The laziest thing you can say about multi-cam sitcoms, lazier than any of winking double entendres or the Maersk shipping containers of canned laughter that define them, is that they're old-fashioned. Sure, the filming style and rhythms are familiar. Until about 10 years ago, nearly all network sitcoms were multi-cam, the industry term for a show filmed on a static set like a play, often with a live audience, with three cameras circling the action. And ever since the success of The Office and Modern Family, cool-hunting comedy writers — not to mention cool-chasing TV critics — have glommed on to the faster-paced single-cam (as in: shot like a movie) style as a sign of better taste, not to mention better jokes.
But watching any of CBS's money-printing multi-cams, from the noxious 2 Broke Girls to the flatulent The Millers, is not akin to stepping back in time. My memory could be faulty, but I don't recall Lucille Ball ever praising a gynecologist for having hands "like an Asian raccoon." Where the relatively risqué Seinfeld built an entire episode around a part of the female body that was never said aloud, Mom ended a recent episode with an 8-year-old bellowing "clitoris" as if it were Pee-wee's secret word. The secret to megaproducer Chuck Lorre's titanic success isn't that his Two and a Half Men and The Big Bang Theory are throwbacks. It's that they spike the classic sitcom format with ample doses of sex, smarm, and scatology. The comforting, predictable blanket of studio laughter — or gasps, or Charmin-soft awwwws — allows Lorre's shows to get away with things his supposedly cutting-edge competition never could. No one seems to find any of it objectionable because it doesn't particularly feel objectionable. It's Walter Cronkite telling "The Aristocrats." It's the sepia-toned version of Man Getting Hit By Football.
Only God Forgives, directed by Nicolas Winding Refn
How nice it would be to report that the second teaming of Refn and Ryan Gosling has produced something as ecstatic and electrically nasty as their first. But the nastiness this time isn't nice. It's just ... nasty. This isn't Drive. It's a rib cage rolling on human heads for tires. Gosling is a dude who operates a muay thai gym in Bangkok and dreams of having his hands sliced off. He's not wrong to be scared. Vithaya Pansringarm plays an ex-cop who, starting with Gosling's rapist-murderer brother, hacks his way through anyone who exploits or kills anyone's daughters — or anyone related to Gosling.
Refn usually works on the border between classicism and formal chaos. His shotmaking and choreography are pristine, even when the images are splattered with blood. The film editing is precise. The sound design imaginative. The art direction museum-quality. This is more of the same — the Crayola color would be "viscera" — but all that craftsmanship is put to obvious, indulgent ends. It doesn't take long to deduce that the vengeful slicing and hacking of limbs and the like are Refn living out some kind of castration nightmare. (At 89 minutes, the movie lasts as long as a bad nap.) To put too fine a point upon that dread, along comes Kristin Scott Thomas as Gosling's slum queen with a dirty mouth and filthier intentions. Her participation is as much a stunt as any of the sword work. (The most loving, if grotesque, image happens not to be phallic but vaginal.)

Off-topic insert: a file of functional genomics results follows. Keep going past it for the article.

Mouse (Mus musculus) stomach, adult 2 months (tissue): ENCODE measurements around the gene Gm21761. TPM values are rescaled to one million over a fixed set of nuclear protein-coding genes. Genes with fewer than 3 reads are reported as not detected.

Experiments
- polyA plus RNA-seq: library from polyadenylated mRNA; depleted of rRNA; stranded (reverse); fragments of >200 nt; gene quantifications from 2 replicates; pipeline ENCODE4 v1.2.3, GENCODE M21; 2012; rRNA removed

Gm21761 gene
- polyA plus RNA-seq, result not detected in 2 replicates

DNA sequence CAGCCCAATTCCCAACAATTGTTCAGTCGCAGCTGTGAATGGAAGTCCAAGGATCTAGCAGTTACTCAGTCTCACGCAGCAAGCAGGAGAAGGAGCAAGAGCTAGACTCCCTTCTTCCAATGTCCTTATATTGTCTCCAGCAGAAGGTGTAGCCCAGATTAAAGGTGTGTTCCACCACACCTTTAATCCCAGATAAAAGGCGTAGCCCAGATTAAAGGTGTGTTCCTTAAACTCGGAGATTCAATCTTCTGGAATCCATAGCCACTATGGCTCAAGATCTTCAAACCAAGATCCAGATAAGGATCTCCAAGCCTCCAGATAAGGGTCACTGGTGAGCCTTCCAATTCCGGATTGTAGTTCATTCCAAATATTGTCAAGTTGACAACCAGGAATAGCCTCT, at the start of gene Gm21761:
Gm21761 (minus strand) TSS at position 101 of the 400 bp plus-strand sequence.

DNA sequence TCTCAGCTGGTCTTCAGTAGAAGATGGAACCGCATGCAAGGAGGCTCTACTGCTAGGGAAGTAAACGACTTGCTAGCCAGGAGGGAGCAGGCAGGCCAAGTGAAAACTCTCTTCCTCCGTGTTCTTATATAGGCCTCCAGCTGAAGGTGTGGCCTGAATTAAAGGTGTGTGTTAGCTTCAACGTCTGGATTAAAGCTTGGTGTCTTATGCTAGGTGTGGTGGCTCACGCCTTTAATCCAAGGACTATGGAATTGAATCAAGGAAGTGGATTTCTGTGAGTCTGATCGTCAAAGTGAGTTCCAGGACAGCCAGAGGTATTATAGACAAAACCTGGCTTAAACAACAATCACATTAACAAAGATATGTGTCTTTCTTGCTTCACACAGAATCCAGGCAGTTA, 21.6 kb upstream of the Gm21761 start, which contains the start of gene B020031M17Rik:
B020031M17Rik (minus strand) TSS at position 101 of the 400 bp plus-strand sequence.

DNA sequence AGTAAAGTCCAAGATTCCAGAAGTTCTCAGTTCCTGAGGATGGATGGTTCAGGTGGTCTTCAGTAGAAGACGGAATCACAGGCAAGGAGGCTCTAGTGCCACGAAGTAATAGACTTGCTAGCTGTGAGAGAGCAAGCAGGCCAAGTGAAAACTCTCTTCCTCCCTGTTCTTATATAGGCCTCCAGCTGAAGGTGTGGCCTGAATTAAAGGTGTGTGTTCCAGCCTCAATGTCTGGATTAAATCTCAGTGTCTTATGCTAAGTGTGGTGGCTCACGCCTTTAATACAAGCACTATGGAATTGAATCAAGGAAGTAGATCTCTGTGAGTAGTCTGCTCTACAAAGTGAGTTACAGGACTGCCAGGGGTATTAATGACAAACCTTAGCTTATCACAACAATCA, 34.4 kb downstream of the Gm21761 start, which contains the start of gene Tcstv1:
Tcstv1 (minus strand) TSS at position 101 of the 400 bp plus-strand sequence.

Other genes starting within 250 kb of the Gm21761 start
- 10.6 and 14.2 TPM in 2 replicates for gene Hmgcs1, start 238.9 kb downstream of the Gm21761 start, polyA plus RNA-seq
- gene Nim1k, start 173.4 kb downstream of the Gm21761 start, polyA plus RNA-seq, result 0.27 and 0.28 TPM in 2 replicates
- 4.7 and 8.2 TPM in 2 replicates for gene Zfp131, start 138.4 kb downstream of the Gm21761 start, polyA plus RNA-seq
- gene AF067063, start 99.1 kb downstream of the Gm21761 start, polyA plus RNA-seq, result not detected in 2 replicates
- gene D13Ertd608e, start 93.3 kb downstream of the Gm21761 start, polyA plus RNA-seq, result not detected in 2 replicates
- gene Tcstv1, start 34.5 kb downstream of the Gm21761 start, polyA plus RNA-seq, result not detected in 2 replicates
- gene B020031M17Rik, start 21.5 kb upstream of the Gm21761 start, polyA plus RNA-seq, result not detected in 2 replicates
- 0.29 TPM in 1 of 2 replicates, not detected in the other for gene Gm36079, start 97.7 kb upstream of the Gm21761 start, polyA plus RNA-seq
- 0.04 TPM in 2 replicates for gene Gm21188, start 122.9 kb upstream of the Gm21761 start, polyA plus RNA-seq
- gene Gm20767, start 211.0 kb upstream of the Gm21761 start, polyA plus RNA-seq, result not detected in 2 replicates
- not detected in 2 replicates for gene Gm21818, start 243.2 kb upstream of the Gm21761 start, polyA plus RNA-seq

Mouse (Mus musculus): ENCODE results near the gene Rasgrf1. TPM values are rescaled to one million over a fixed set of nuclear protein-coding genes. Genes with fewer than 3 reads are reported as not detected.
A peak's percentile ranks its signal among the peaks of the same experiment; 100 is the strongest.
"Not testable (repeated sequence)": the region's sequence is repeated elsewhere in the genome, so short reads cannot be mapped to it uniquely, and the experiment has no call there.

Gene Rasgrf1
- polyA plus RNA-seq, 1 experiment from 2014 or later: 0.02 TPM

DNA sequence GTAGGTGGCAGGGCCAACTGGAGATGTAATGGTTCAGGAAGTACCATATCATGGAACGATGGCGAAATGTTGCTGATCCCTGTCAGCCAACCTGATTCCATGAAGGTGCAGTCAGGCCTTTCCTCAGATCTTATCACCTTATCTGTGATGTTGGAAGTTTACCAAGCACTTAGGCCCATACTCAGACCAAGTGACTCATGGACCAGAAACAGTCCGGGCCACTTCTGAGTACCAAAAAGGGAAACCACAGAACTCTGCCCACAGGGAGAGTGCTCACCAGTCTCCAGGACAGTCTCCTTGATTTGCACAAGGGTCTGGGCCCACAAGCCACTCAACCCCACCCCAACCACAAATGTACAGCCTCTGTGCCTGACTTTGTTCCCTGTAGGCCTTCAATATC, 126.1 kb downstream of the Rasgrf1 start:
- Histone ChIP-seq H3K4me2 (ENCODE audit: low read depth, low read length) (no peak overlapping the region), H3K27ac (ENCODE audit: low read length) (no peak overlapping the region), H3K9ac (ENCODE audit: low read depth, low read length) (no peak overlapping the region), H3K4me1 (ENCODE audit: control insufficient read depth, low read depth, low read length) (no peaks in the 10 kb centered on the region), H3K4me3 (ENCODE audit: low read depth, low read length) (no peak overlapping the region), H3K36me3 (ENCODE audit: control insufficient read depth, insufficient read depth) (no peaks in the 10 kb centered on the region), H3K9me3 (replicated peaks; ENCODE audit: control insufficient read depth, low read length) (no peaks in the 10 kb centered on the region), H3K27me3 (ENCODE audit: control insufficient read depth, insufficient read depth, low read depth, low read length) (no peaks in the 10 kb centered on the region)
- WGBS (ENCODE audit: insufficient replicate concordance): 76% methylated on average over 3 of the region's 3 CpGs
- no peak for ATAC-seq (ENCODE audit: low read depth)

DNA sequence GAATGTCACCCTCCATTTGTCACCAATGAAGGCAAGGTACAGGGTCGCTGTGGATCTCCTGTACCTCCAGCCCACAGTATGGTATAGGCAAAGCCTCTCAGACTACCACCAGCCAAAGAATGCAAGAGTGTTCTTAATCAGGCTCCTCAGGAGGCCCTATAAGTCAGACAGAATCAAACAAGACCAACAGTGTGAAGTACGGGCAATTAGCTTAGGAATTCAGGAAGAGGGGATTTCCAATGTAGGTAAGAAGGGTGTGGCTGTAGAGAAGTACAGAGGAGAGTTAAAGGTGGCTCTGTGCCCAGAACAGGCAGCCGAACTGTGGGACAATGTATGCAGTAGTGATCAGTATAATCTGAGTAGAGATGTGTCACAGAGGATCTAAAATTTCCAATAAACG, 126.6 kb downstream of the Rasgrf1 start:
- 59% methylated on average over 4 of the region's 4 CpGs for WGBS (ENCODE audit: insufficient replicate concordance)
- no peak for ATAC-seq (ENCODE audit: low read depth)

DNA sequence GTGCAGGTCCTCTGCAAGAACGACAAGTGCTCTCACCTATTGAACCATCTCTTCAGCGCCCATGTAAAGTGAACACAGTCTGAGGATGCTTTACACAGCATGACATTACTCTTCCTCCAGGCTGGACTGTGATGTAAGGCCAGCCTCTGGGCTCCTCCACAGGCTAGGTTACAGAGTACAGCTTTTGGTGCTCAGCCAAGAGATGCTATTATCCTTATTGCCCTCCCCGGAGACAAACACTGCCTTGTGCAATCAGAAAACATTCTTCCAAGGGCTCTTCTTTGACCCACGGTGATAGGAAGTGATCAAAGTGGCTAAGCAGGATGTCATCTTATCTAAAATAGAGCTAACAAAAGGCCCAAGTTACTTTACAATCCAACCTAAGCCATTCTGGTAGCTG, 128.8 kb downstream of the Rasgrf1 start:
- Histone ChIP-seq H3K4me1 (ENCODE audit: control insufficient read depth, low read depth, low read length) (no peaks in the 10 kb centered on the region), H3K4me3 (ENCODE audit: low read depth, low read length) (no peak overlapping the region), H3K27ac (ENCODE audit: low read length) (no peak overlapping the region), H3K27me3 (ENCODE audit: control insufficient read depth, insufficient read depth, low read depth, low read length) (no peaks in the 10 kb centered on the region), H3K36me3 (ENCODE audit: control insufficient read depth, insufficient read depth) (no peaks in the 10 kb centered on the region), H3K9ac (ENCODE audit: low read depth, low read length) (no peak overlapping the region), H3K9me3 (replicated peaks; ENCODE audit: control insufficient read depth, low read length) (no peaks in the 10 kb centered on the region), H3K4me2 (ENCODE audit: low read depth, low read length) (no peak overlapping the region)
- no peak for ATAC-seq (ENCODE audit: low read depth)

It’s Friday night, and we’re in a mansion high atop a mountain somewhere in nearby Deer Valley, the kind of place that doesn’t have an address. A cab driver takes me over. He reminisces about the old days at Sundance. “I’ve had some crazy times, man.” I ask him what he means. “Oh, you know: big parties, hot tubs, cougars.” He’s a local, remembers sending the yellow cabs that drive up from Salt Lake City during Sundance on wild goose chases around town. But GPS put an end to that, he says, sadly.
Which I’m grateful for tonight, actually: It’s all we can do to find the hotel at the base of the mountain, where in the lobby I give my name to a waiting factotum, who dispatches another factotum, who brings another car around. I get in and we drive for a while, heading up the hill. There is no address because this road is private: We pass through one gate manned by a security guard, and then another, pairs of leaping deer glinting off the ironwork. Up the mountain we go, making lefts and rights at seeming random, speeding up in the dark.
Worst Actress is traditionally the most difficult Razzie category to predict, because the performances are the most widely varied. Will nominations go to Oscar nominees slumming it (as when Diane Keaton was nominated for 2007’s Because I Said So)? Or will it go to the forgettable female “lead” in an action movie (as in Megan Fox’s nominations the past two years, for Jonah Hex and Transformers 2)? Or will a single nomination go to a whole group of ladies (the casts of Sex and the City 2, The Women, and Bratz: The Movie) in a manner that doesn’t at all suggest that the Razzies find all women and movies about women interchangeable and icky?